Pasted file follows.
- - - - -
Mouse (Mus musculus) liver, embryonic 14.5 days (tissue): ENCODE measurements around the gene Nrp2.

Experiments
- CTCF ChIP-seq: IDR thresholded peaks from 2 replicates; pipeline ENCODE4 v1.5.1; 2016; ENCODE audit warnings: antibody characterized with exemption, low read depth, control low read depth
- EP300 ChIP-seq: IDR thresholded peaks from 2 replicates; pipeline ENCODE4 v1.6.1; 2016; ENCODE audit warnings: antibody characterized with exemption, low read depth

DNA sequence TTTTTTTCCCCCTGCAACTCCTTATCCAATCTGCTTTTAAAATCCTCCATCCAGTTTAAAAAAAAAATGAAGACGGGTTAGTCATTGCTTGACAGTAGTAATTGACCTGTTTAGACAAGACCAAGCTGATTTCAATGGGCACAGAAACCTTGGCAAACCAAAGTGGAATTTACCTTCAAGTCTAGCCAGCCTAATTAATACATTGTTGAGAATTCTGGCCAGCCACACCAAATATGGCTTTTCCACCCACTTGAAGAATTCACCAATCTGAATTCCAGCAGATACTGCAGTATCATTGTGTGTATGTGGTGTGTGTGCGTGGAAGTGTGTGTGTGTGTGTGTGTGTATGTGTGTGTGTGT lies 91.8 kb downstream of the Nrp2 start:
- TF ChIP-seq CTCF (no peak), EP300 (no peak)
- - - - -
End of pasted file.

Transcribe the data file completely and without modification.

Mouse (Mus musculus) liver, embryonic 14.5 days (tissue): ENCODE measurements around the gene Nrp2.

Experiments
- CTCF ChIP-seq: IDR thresholded peaks from 2 replicates; pipeline ENCODE4 v1.5.1; 2016; ENCODE audit warnings: antibody characterized with exemption, low read depth, control low read depth
- EP300 ChIP-seq: IDR thresholded peaks from 2 replicates; pipeline ENCODE4 v1.6.1; 2016; ENCODE audit warnings: antibody characterized with exemption, low read depth

DNA sequence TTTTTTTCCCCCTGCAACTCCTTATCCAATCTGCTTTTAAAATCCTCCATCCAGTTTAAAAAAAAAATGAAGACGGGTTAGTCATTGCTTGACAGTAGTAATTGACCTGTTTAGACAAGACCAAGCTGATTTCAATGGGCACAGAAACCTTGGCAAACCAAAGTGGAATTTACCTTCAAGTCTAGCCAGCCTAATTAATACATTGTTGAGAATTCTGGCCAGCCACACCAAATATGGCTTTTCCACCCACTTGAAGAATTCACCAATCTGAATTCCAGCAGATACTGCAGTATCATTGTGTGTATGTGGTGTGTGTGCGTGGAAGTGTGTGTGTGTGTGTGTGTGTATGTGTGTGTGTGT lies 91.8 kb downstream of the Nrp2 start:
- TF ChIP-seq CTCF (no peak), EP300 (no peak)